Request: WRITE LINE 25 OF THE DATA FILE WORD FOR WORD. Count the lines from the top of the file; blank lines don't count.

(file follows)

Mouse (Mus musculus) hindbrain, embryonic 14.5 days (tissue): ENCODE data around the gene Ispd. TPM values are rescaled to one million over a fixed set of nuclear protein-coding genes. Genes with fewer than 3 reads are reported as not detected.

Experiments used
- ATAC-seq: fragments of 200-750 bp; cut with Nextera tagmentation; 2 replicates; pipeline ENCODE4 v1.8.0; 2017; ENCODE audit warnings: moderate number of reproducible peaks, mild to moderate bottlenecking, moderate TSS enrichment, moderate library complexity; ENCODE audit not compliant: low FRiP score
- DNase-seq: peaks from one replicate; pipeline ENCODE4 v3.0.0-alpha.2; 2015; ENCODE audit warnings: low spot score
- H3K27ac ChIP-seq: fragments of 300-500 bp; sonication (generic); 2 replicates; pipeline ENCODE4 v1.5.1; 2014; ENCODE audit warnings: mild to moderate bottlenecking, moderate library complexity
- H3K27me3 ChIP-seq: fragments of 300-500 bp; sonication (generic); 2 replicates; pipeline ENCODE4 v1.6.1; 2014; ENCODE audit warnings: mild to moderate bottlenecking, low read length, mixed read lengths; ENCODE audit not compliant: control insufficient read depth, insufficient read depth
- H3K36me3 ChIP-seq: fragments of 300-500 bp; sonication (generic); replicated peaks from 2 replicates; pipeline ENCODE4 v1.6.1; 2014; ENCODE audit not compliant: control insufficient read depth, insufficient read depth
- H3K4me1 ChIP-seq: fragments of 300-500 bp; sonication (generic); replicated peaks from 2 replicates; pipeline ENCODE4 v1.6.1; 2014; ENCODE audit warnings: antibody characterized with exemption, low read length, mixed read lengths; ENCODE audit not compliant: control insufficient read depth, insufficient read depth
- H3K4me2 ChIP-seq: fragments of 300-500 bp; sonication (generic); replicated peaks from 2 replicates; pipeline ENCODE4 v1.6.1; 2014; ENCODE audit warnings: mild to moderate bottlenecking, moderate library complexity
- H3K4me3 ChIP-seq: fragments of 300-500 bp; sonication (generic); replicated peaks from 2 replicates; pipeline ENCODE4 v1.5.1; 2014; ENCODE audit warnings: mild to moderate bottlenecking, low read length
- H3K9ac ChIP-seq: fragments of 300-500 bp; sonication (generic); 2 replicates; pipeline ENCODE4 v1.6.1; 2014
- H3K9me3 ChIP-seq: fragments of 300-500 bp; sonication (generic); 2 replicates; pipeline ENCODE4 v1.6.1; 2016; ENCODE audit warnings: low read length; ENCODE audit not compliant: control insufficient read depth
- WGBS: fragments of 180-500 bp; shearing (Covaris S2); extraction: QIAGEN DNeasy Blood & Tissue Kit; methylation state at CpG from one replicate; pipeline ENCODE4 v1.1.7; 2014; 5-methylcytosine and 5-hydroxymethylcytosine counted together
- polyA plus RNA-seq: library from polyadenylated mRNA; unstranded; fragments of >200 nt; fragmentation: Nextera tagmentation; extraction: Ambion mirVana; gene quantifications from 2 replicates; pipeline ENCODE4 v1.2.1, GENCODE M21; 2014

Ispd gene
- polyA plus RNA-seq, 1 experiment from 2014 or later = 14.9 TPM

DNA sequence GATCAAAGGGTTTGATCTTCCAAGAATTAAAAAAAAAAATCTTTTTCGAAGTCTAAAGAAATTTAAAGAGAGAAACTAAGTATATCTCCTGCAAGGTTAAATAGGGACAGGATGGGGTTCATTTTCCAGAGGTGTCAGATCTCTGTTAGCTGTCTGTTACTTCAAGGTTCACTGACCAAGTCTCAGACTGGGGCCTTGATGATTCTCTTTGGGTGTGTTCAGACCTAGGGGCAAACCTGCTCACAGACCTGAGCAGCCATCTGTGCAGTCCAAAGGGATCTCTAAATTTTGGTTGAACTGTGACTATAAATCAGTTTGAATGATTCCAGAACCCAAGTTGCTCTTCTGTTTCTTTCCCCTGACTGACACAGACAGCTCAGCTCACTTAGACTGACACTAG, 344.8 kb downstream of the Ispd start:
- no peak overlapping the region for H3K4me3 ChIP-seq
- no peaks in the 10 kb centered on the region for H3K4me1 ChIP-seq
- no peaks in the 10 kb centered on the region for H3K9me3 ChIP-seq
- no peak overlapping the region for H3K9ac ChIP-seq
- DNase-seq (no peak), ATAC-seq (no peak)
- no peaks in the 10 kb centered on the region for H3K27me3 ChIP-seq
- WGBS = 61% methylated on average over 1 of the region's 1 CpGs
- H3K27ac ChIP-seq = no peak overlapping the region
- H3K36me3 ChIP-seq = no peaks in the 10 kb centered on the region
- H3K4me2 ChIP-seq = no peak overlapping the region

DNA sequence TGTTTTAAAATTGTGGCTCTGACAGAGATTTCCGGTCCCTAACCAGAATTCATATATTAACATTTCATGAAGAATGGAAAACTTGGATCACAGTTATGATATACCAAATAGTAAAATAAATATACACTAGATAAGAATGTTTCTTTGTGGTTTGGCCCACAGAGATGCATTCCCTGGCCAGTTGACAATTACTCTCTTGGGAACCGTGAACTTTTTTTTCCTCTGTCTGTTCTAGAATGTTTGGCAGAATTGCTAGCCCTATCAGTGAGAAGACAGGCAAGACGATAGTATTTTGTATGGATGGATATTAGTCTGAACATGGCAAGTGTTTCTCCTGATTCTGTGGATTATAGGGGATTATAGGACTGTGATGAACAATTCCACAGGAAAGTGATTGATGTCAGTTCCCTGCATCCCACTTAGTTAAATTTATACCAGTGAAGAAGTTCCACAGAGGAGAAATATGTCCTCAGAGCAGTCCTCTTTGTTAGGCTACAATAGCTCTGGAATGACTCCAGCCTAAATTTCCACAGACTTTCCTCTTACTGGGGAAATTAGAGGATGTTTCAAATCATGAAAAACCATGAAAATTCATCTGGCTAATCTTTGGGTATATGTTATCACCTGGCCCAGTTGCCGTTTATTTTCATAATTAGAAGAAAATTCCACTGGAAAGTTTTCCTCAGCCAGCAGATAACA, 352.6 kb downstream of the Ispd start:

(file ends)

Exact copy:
- H3K27ac ChIP-seq = no peak overlapping the region